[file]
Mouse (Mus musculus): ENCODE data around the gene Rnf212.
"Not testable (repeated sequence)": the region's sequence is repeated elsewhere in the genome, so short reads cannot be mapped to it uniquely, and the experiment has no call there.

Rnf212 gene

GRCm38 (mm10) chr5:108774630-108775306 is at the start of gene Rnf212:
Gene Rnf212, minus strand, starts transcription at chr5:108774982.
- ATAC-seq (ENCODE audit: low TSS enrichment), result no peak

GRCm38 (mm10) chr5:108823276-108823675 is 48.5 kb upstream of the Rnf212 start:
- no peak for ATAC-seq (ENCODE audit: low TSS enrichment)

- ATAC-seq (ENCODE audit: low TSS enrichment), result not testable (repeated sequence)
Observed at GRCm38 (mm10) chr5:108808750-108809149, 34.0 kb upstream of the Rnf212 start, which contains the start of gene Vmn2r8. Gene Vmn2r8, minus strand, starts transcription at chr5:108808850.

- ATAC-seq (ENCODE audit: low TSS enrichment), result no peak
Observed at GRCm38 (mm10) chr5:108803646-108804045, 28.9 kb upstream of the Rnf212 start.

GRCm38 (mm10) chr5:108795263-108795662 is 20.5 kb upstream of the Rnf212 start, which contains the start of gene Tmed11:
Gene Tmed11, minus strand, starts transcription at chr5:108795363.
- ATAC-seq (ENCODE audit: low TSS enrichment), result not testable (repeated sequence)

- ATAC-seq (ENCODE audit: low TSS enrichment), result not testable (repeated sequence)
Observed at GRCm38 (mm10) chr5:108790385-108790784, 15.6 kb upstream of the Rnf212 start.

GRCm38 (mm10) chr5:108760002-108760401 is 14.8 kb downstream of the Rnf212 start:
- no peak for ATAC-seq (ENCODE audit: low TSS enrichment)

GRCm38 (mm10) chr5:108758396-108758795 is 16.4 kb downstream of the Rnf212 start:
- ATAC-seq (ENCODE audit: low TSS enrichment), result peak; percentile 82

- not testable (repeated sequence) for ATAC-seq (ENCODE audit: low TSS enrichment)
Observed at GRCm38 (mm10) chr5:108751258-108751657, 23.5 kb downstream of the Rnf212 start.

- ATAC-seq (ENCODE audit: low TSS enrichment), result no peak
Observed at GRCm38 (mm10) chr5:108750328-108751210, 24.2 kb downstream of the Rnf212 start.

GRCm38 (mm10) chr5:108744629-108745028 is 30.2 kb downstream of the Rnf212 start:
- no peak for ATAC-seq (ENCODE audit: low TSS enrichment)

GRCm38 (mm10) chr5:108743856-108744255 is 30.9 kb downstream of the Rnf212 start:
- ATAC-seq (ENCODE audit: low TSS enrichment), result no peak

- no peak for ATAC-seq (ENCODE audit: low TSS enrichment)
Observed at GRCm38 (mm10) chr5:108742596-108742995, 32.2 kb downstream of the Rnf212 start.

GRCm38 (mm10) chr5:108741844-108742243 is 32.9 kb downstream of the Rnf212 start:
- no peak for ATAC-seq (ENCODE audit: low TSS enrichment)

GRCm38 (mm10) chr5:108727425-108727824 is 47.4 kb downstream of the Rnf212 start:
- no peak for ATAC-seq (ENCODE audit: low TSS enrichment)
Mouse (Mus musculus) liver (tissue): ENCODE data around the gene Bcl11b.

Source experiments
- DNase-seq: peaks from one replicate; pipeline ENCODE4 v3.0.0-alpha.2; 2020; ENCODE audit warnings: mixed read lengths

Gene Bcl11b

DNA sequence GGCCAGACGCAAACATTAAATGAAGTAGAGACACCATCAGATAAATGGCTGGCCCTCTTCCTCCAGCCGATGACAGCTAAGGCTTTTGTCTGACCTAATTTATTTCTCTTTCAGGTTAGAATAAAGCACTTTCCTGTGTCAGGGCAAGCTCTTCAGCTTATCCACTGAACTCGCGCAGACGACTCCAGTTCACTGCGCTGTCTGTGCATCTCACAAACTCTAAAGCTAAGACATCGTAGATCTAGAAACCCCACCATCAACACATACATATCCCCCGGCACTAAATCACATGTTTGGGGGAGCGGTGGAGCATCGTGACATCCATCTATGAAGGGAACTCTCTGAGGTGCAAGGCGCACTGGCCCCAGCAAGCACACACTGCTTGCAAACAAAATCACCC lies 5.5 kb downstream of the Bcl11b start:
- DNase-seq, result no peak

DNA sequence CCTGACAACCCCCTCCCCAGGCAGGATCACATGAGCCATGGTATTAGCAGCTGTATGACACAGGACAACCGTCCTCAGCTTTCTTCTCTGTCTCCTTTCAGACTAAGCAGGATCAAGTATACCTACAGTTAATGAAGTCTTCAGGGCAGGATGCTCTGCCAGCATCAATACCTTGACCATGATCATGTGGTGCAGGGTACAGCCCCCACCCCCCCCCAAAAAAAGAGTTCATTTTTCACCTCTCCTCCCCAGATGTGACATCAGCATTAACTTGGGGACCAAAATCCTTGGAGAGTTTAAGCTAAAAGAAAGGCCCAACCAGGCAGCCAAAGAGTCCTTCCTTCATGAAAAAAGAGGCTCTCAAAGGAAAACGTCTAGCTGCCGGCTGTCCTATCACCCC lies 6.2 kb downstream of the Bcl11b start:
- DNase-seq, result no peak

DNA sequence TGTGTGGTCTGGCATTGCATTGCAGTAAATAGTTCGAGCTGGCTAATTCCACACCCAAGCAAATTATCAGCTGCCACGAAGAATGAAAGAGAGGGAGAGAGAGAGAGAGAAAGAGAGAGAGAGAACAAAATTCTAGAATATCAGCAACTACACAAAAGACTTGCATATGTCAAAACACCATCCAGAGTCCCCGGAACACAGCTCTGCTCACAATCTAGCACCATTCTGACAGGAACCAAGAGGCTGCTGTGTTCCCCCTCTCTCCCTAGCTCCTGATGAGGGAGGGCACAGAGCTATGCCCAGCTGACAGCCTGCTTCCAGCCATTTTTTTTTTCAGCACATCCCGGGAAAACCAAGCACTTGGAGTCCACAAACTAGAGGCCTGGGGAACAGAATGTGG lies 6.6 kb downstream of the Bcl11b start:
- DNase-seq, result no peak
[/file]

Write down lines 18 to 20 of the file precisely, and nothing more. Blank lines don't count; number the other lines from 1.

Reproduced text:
GRCm38 (mm10) chr5:108760002-108760401 is 14.8 kb downstream of the Rnf212 start:
- no peak for ATAC-seq (ENCODE audit: low TSS enrichment)

GRCm38 (mm10) chr5:108758396-108758795 is 16.4 kb downstream of the Rnf212 start: